• Do not hesitate to request assistance from others. It will make you a healthier and happier caregiver
  • Research community resources
  • Make yourself a priority
  • Learn to take time and relax, and have some fun along the way
  • Take a break when necessary-and be aware of when you feel a need to take a break
  • Use relaxation techniques
  • Stay connected to family, and friends. Take time to enjoy activities with others
  • Talk out your feelings with others – Join a support group – Have a family meeting – Seek professional help or talk with your spiritual counselor

Eldercare and caregiver burnout is avoidable. Being aware of the signs of chronic stress and taking action to overcome the challenges of caregiving will lead to a healthier, happier quality of life for everyone.

Diane Carbo Registered Nurse has more than thirty five years in the nursing field. Her experience as a geriatric care manager, makes her uniquely qualified to help those who want to live out their lives in their own homes. That decision may be made when you are 20, 30, 40 or in fact at any age, with sooner rather than later being ideal. Diane has developed a web site to make people aware of issues and options. You will find a mountain of helpful information that will be continually updated. Please visit http://www.aginghomehealthcare.com/caregiver-stress.html for more on stress. Sgn up for The Caring Advocate Ezine her free newlsetter and receive a complimentary copy of the Home Health Care Planning Guide.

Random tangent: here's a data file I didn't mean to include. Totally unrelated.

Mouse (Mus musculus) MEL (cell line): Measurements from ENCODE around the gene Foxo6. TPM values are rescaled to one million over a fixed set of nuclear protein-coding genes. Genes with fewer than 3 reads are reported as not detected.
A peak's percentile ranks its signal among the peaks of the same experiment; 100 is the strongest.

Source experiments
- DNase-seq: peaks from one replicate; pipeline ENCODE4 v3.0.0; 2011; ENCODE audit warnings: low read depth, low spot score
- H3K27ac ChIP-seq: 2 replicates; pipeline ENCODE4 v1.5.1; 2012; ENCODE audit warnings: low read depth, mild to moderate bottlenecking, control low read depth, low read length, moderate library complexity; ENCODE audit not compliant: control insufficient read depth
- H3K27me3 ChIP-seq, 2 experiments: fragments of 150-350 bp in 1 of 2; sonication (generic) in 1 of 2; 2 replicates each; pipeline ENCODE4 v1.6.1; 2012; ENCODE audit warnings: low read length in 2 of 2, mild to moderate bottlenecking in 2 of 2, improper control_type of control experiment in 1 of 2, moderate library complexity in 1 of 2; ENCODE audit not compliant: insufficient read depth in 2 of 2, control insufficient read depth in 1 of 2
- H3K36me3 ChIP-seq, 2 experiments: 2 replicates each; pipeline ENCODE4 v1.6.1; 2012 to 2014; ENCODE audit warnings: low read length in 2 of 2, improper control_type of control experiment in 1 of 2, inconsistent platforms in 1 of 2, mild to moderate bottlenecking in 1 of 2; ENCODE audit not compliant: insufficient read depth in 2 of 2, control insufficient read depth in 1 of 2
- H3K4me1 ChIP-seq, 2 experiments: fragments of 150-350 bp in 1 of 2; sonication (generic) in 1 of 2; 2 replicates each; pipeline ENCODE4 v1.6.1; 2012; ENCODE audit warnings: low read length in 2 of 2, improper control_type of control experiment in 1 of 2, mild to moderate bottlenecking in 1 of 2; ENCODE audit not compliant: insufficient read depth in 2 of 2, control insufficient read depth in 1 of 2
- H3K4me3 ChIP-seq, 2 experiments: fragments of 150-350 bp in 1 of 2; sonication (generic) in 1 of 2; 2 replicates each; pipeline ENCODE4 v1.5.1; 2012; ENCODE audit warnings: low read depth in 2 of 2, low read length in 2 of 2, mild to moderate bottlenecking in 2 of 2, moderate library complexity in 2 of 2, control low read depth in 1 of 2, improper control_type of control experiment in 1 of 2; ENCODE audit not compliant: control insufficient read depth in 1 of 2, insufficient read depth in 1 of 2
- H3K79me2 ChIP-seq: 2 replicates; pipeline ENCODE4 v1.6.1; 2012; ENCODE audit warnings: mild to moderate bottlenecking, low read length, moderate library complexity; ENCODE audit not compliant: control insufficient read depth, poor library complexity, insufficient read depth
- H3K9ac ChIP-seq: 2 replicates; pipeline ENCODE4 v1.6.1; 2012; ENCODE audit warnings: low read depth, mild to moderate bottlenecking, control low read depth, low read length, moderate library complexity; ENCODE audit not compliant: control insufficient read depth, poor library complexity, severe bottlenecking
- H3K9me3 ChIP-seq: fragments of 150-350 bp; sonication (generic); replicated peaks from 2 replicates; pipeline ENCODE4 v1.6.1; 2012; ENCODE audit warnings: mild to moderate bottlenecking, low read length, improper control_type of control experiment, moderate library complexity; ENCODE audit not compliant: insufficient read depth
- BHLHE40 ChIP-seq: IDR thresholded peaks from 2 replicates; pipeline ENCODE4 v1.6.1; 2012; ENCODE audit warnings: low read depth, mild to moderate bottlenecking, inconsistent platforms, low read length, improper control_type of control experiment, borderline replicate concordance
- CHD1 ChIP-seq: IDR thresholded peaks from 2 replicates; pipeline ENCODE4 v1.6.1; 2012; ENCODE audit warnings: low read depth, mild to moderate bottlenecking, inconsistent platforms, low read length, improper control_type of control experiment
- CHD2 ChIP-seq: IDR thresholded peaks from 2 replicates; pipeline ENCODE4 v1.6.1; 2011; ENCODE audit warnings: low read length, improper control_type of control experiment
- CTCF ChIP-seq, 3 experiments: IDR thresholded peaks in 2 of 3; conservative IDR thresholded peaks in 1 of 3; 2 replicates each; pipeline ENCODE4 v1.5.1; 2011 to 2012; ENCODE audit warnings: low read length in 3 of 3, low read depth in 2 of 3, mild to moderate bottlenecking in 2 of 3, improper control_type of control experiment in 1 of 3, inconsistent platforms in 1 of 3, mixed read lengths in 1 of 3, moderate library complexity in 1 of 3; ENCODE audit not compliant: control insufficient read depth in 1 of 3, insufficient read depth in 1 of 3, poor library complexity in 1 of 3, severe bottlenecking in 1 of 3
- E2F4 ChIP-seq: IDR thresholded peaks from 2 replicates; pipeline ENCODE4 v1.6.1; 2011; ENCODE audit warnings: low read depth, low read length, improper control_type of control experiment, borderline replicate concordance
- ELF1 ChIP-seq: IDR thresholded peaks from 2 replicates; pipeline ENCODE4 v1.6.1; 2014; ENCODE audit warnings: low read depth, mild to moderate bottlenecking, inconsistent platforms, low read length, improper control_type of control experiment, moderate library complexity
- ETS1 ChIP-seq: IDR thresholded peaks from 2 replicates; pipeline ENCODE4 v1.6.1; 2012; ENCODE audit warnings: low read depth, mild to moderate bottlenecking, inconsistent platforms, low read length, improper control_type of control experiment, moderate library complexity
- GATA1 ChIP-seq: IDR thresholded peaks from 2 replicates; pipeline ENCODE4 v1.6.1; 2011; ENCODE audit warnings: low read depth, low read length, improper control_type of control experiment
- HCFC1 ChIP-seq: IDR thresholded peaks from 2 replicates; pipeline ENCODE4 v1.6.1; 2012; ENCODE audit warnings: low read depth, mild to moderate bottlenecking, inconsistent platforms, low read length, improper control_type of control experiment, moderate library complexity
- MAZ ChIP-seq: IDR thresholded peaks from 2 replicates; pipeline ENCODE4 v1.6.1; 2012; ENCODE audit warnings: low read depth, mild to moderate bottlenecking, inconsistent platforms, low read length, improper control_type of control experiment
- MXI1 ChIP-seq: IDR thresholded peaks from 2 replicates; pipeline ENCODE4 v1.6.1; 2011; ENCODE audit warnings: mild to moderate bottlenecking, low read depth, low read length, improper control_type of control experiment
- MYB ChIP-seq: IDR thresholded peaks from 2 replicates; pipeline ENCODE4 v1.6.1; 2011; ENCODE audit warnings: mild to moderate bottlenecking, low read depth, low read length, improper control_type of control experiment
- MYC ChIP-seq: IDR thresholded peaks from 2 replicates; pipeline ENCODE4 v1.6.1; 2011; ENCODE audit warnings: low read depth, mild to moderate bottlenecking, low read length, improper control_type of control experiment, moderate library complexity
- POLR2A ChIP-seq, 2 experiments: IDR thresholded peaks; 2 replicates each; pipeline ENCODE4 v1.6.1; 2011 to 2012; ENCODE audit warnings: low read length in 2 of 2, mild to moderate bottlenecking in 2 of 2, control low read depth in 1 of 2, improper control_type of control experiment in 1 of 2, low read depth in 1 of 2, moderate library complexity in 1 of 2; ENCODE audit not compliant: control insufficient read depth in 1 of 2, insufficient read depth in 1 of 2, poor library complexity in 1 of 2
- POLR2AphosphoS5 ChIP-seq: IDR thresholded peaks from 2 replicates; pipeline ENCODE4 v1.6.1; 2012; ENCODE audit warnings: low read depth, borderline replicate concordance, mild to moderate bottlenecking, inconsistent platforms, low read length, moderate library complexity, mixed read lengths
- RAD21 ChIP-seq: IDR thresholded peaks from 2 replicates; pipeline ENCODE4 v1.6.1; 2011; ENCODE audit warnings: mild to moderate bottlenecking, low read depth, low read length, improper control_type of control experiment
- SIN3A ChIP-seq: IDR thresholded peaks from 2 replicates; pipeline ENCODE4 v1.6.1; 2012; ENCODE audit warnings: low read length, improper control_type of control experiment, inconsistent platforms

Article Source: http://EzineArticles.com/expert/Diane_Carbo/5924

One Response to “Eldercare and Caregiver Burnout – Your “Caring” May Be Contributing to Burnout!”
  1. Great post! Caregiver burnout is grossly underestimated. Working in home health care myself, I saw the effects of it and it impacted their loved ones care negatively, the very thing they were trying to avoid. Know when to ask for help and use as many resources as there are available to you!

    K. Thiessen, BS